Lethal Advancement: New B-1 Bomber Threatens to Transform Chinese Aircraft Carriers into Infernos
As few as five B-1 bombers could launch as many as 180 LRASM missiles at a Chinese carrier task force.
The Air Force is on the verge of turning the B-1 bomber into a flying arsenal, busting enemy ships and land targets with dozens of anti-ship and land-attack missiles.
The aircraft could soon carry as many as 36 cruise missiles, granting it a level of firepower approaching that of an aircraft carrier. The sheer number of missiles carried by each bomber would make it a formidable threat—and the most dangerous version of the B-1 yet.
Load ‘Em Up
The Air Force is working to increase the number of Long-Range Anti-Ship Missiles (LRASM) and Joint Air-to-Surface Standoff Missiles (JASSM) a B-1 Lancer bomber can carry, according to Business Insider. Having mastered the ability to load the bomber internally with up to 24 missiles, the service is now developing the means to externally carry an additional 12 missiles for a total of 36.
The JASSM and LRASM missiles are cousins. JASSM was developed in the 2000s as a stealthy, subsonic cruise missile. JASSM typically uses GPS to fly to a midpoint, then uses an imaging infrared seeker and pattern recognition system to identify the target.
Once identified, JASSM bores in for the kill, exploding its 1,000-pound high-explosive warhead. The warhead can be programmed to airburst the target, showering the ground below with shrapnel, or dive into the target and penetrate hardened targets such as bunkers or other protective defenses.
LRASM was designed as a replacement for the aging Harpoon anti-ship missile. LRASM was developed from the extended-range version of JASSM, JASSM-ER. From the outside, the two appear very similar, but LRASM incorporates satellite data link targeting—the ability to detect and then fly around enemy air defenses, and ship target recognition to ensure it homes in on the correct target. Here’s a video from Lockheed Martin explaining how LRASM does its thing:
The push to load the B-1 with as many missiles as possible goes back to the Arsenal Plane concept, an idea from the late 2010s that sought to stuff a large aircraft to the gills with missiles. This would help leverage the U.S. military’s large number of aircraft in wartime—even transport aircraft—to deliver as many missiles as possible.
One outgrowth of the Arsenal Plane concept was Rapid Dragon, a palletized missile delivery system. But it also prodded the Air Force into making the most out of existing planes. The B-1 Lancer bomber, for example, was a low-level penetrating bomber designed to deliver thermonuclear weapons on targets deep in Soviet territory. Cut loose from the nuclear mission, the bomber has languished—even used as a fast, if very expensive, close air support aircraft in Afghanistan.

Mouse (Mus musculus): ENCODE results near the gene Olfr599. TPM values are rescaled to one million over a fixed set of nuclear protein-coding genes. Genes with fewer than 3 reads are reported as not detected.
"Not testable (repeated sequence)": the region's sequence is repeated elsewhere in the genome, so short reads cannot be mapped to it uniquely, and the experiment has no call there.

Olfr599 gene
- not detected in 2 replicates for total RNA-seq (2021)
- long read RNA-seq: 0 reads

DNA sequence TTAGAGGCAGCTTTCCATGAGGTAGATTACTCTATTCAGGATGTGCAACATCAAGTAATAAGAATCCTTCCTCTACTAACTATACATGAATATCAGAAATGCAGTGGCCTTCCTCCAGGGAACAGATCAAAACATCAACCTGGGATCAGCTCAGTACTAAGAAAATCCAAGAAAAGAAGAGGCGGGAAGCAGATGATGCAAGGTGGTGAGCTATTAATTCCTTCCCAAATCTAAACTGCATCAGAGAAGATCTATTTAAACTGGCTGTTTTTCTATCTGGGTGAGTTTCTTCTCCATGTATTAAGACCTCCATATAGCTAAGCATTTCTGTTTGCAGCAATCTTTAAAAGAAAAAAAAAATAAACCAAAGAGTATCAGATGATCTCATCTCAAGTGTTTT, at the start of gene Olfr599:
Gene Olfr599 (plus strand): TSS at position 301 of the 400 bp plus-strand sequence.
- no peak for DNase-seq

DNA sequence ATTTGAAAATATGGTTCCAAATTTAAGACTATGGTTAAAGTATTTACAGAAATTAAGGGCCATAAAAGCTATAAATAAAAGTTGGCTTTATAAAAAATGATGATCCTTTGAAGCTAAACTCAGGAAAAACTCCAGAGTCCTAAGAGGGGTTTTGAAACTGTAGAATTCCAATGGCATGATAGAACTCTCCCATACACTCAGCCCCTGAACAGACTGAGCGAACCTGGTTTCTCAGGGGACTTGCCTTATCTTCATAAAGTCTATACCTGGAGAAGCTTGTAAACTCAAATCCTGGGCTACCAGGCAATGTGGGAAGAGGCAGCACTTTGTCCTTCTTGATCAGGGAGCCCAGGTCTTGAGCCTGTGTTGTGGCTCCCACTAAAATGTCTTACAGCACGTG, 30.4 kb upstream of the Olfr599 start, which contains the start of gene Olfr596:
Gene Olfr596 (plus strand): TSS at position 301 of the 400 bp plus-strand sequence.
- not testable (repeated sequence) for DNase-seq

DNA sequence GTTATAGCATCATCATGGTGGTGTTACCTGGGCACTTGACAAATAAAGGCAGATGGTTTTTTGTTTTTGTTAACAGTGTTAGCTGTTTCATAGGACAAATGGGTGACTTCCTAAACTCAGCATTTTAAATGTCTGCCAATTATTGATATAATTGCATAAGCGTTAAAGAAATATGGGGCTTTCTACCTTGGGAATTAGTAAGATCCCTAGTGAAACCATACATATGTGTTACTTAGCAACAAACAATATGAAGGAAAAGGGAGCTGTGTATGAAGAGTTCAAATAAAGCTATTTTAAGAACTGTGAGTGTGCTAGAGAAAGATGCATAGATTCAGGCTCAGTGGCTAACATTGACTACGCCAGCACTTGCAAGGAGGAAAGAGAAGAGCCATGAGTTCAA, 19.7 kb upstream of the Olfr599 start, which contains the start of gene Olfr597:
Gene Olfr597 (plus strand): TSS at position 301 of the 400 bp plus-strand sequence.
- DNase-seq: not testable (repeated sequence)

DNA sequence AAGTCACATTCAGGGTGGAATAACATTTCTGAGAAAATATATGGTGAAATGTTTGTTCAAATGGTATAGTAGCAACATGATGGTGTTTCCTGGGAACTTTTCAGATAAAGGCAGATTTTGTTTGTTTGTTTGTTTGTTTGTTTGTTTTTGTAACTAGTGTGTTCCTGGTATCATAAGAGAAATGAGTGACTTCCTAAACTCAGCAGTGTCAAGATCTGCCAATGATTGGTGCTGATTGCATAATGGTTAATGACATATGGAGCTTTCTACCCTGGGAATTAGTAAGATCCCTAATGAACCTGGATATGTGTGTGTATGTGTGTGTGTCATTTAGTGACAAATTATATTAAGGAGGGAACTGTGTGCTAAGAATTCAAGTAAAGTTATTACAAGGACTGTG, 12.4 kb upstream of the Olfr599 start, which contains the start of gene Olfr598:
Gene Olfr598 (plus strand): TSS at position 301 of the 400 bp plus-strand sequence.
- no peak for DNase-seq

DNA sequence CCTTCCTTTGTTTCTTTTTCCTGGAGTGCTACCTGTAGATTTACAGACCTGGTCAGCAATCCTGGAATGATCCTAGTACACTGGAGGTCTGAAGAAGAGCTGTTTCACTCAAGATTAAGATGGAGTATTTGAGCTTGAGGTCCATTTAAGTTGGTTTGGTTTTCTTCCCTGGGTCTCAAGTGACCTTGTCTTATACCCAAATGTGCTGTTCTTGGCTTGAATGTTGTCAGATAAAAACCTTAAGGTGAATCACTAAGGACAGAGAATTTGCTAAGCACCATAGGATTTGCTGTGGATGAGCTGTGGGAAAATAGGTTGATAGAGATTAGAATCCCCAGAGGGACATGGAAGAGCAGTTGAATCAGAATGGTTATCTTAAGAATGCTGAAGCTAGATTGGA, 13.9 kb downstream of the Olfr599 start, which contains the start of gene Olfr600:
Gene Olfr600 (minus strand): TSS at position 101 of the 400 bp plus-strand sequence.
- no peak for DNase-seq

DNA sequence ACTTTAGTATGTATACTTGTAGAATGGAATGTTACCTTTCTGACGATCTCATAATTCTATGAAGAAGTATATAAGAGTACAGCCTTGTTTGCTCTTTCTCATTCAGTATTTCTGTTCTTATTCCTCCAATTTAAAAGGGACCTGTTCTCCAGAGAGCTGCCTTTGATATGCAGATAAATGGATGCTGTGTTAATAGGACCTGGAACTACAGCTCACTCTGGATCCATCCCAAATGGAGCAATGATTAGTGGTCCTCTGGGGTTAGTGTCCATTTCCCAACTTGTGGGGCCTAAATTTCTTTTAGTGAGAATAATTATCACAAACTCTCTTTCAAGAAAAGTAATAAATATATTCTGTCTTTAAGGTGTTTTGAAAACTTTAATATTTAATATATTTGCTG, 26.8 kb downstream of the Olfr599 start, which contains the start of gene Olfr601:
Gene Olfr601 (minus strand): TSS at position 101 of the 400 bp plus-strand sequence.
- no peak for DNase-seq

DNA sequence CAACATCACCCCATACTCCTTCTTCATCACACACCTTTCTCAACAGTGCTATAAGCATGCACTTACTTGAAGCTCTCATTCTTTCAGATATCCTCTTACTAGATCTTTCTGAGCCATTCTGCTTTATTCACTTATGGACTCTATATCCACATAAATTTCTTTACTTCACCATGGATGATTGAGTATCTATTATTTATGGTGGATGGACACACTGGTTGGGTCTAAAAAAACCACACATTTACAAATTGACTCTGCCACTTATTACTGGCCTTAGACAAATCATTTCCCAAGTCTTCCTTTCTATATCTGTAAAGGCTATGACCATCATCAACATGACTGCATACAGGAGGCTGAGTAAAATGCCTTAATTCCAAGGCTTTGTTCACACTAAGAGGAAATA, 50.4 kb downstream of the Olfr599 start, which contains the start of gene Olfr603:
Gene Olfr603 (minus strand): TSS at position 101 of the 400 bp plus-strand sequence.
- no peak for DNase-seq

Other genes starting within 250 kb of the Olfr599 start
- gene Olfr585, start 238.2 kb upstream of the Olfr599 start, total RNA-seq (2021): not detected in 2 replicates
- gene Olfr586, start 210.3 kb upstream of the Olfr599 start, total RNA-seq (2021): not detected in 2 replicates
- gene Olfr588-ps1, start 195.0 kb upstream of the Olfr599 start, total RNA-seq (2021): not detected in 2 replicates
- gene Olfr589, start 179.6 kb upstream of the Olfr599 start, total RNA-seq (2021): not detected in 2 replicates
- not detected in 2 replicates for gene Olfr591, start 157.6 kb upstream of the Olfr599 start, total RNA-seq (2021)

The average age of a B-1 bomber is 34.5 years, and the entire fleet is set to be retired in the early 2030s as the B-21 Raider starts entering service. But lacking the ability to carry weapons externally, the Raider won’t be able to deliver as many missiles as the B-1 can. While the B-1 is difficult to maintain as the aircraft ages, the ability to load up a small number of bombers with a huge number of missiles means just ten bombers could carry up to 360 missiles into battle.
A One Aircraft Sink Fest
During the Cold War, the B-52 bomber could carry up to 12 Harpoon missiles in the anti-ship role. An F/A-18E/F Super Hornet can carry as many as two LRASMs, and a P-8 Poseidon maritime patrol aircraft might be able to carry as many as six LRASMs. The B-1/LRASM combo promises an unprecedented amount of anti-ship firepower.
The Navy worried constantly about the threat from Soviet Tu-22 “Backfire” bombers during the Cold War, because each could carry a pair of AS-4 “Kitchen” anti-ship missiles. In a conventional war, a U.S. carrier battle group could face scores of AS-4 missiles launched by dozens of bombers. The U.S. Navy was so concerned about the threat, it developed the Aegis Combat System, including the SPY-1 phased array radar, to defend against mass missile attacks, and the F-14 Tomcat air superiority fighter armed with the AIM-54 Phoenix long-range missile.
Now, 50 years later, the Chinese Navy faces an even greater threat: as few as five B-1 bombers could launch as many as 180 LRASM missiles at a Chinese carrier task force. In a scenario pitting five such bombers against one Fujian-type aircraft carrier, four Type-055 and 052D destroyer escorts, and a Type-054A frigate, it’s likely all six would quickly become scrap on the bottom of the Pacific Ocean. Even if the Chinese fleet managed to shoot down 95 percent of the missiles (for the sake of our argument, 30 percent is generous), nine would get through, visually home in on the carrier, and turn it into a flaming wreck.
If the Air Force is successful in plastering the outside of its B-1 bombers with missiles, it could, for a brief moment, have one of the most powerful non-nuclear weapon system combinations in history.
Just five aircraft with a total crew of 15 could quite conceivably sink six warships with a total crew of over 3,000. That’s a ratio hard to achieve without the use of nuclear weapons. If the Air Force can achieve it, mismatches like this could help avoid a war—and stop it before it starts.